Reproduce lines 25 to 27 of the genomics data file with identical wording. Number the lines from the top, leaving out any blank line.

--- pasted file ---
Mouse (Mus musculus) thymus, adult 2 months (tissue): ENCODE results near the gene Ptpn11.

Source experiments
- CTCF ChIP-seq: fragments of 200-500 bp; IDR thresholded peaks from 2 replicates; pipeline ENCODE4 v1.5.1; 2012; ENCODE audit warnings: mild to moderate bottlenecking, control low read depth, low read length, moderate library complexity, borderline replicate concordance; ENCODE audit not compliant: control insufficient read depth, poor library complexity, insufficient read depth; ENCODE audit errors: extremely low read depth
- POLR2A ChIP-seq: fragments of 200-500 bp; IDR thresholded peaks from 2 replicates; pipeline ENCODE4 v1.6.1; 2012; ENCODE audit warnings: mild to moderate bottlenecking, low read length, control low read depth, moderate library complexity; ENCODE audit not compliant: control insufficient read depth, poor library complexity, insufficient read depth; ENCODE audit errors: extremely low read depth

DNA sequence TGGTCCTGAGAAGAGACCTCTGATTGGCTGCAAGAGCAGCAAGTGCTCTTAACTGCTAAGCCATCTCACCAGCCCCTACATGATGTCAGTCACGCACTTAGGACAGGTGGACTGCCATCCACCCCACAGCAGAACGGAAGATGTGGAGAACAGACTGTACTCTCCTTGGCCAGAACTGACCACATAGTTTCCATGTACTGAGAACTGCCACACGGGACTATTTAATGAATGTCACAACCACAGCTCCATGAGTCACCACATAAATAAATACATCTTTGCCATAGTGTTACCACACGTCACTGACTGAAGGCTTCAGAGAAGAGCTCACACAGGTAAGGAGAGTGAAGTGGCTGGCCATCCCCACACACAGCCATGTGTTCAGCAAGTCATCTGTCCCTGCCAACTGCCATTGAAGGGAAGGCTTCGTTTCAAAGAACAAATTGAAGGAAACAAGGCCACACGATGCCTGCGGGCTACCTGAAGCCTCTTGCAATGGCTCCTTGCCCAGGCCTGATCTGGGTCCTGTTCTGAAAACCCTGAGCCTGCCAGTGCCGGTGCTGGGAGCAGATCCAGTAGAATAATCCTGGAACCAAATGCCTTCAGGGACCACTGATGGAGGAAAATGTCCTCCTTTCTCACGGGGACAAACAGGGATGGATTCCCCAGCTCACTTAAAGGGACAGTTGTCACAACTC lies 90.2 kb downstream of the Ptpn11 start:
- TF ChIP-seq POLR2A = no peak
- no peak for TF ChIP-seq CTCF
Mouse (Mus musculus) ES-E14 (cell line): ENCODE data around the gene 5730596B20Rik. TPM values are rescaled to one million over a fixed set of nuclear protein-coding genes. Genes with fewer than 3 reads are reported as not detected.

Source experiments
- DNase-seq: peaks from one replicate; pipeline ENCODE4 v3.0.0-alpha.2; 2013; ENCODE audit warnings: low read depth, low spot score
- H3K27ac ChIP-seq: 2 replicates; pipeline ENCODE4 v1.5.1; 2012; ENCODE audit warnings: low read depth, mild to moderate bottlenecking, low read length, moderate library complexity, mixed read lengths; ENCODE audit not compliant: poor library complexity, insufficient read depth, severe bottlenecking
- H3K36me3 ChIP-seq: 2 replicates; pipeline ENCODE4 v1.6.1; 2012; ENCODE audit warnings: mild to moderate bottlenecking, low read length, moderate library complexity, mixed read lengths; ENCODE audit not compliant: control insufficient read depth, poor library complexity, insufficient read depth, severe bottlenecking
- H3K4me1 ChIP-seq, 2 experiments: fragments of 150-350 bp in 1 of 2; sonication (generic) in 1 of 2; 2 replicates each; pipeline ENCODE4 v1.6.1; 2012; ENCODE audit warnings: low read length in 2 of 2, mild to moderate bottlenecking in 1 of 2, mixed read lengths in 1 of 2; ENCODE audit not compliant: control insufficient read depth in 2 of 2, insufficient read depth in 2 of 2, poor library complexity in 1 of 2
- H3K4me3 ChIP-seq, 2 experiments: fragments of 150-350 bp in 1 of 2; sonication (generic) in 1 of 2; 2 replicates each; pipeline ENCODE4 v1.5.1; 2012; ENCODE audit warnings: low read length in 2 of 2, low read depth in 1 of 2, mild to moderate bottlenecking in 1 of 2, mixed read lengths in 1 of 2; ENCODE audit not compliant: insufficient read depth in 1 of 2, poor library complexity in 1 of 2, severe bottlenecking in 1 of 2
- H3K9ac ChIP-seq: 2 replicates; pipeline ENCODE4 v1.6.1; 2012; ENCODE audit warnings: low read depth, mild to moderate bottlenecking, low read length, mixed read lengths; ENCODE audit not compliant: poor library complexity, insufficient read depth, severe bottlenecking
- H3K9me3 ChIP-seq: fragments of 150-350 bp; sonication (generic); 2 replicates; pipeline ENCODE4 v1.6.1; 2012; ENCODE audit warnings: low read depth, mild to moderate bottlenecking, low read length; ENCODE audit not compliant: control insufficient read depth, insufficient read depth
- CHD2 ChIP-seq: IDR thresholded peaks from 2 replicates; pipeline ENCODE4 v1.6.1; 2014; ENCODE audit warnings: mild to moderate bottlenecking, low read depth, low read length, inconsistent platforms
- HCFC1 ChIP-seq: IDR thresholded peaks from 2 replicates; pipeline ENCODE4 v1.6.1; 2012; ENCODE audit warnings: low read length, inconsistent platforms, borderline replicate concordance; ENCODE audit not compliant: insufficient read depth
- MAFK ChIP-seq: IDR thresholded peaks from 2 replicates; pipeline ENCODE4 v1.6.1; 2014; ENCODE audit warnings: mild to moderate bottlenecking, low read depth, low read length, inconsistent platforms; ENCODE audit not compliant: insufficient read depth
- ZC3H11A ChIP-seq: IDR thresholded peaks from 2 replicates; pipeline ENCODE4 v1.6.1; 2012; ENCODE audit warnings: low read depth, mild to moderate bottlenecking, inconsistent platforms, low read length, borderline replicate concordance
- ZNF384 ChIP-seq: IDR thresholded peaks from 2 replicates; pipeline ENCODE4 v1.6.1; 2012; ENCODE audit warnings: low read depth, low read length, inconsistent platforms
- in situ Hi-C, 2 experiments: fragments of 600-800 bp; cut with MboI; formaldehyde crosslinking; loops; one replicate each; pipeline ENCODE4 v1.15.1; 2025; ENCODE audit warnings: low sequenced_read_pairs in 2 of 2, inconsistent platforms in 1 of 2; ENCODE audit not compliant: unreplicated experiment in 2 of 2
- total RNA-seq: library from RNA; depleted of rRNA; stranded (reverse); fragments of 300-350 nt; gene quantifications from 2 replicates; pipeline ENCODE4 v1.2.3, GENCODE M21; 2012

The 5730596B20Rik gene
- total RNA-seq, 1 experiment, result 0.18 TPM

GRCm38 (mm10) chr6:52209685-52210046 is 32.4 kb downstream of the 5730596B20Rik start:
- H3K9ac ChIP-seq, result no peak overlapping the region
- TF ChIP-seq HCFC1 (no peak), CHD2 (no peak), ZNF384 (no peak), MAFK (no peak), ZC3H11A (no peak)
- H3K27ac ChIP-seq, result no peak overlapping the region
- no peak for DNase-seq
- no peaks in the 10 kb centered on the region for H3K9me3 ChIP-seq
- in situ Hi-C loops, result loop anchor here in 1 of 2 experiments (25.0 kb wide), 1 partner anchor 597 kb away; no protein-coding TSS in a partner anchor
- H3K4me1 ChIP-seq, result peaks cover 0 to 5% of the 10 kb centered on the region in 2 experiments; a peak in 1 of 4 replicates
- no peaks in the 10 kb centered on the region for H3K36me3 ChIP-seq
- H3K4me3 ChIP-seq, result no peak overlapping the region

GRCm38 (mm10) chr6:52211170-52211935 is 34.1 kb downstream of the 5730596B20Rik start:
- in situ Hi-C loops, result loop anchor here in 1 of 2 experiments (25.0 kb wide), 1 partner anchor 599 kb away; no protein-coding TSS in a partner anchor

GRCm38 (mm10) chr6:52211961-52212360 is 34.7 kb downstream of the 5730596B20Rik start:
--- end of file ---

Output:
- total RNA-seq, 1 experiment, result 0.18 TPM

GRCm38 (mm10) chr6:52209685-52210046 is 32.4 kb downstream of the 5730596B20Rik start:
- H3K9ac ChIP-seq, result no peak overlapping the region